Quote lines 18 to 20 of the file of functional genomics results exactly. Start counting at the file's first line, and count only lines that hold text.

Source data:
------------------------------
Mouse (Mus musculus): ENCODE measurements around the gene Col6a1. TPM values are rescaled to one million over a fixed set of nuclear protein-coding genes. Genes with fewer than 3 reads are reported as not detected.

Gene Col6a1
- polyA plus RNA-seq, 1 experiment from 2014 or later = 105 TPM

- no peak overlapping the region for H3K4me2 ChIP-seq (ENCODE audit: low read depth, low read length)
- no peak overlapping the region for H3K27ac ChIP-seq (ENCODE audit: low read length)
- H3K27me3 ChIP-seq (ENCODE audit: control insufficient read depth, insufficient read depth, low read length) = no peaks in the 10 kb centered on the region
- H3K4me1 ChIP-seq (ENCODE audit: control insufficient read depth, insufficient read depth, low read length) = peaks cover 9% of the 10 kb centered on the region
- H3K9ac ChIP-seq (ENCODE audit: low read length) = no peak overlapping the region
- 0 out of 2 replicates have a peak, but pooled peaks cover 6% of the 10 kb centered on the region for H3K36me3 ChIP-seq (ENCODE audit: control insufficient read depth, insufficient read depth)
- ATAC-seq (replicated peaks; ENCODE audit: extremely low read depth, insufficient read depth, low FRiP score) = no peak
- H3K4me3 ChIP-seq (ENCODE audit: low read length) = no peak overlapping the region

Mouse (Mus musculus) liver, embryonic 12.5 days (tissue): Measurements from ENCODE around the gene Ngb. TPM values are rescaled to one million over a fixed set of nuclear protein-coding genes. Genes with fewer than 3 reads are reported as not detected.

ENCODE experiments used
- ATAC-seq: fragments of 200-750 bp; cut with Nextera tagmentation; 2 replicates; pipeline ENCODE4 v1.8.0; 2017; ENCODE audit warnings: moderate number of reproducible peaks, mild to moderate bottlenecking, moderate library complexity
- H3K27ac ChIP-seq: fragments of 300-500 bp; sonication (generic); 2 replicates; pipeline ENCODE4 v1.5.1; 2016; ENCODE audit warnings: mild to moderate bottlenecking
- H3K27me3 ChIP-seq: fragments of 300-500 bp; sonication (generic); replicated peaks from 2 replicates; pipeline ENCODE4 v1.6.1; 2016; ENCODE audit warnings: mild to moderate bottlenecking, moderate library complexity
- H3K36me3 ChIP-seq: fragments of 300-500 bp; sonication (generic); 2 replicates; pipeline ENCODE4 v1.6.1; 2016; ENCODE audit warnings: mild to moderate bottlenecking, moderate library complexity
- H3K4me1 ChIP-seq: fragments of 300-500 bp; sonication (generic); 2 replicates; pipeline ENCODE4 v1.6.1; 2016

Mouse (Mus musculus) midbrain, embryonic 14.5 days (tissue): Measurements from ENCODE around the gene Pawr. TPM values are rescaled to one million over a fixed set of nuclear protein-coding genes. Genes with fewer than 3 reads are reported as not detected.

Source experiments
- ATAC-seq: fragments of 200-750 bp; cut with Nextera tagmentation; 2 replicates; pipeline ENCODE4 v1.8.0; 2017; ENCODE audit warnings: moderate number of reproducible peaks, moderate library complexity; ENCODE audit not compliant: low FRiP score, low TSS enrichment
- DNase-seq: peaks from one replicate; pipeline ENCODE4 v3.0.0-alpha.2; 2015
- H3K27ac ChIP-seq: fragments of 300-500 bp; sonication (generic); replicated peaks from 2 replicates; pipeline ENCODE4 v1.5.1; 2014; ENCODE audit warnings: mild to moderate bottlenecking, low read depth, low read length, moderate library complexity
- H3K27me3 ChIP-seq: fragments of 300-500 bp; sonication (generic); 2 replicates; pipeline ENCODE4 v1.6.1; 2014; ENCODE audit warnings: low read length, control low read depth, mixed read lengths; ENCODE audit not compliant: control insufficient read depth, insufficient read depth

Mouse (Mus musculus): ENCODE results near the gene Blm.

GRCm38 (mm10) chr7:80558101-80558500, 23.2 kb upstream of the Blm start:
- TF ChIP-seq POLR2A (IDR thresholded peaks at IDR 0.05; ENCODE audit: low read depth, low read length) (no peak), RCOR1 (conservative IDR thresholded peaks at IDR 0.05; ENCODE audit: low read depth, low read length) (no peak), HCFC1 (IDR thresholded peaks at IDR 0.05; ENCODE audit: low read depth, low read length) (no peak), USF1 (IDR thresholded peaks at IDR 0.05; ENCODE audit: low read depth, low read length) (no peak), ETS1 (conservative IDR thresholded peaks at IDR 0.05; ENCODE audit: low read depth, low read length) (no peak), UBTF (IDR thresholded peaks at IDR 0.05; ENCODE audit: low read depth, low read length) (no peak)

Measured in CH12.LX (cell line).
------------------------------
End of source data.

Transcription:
- H3K4me1 ChIP-seq: fragments of 300-500 bp; sonication (generic); 2 replicates; pipeline ENCODE4 v1.6.1; 2016

Mouse (Mus musculus) midbrain, embryonic 14.5 days (tissue): Measurements from ENCODE around the gene Pawr. TPM values are rescaled to one million over a fixed set of nuclear protein-coding genes. Genes with fewer than 3 reads are reported as not detected.

Source experiments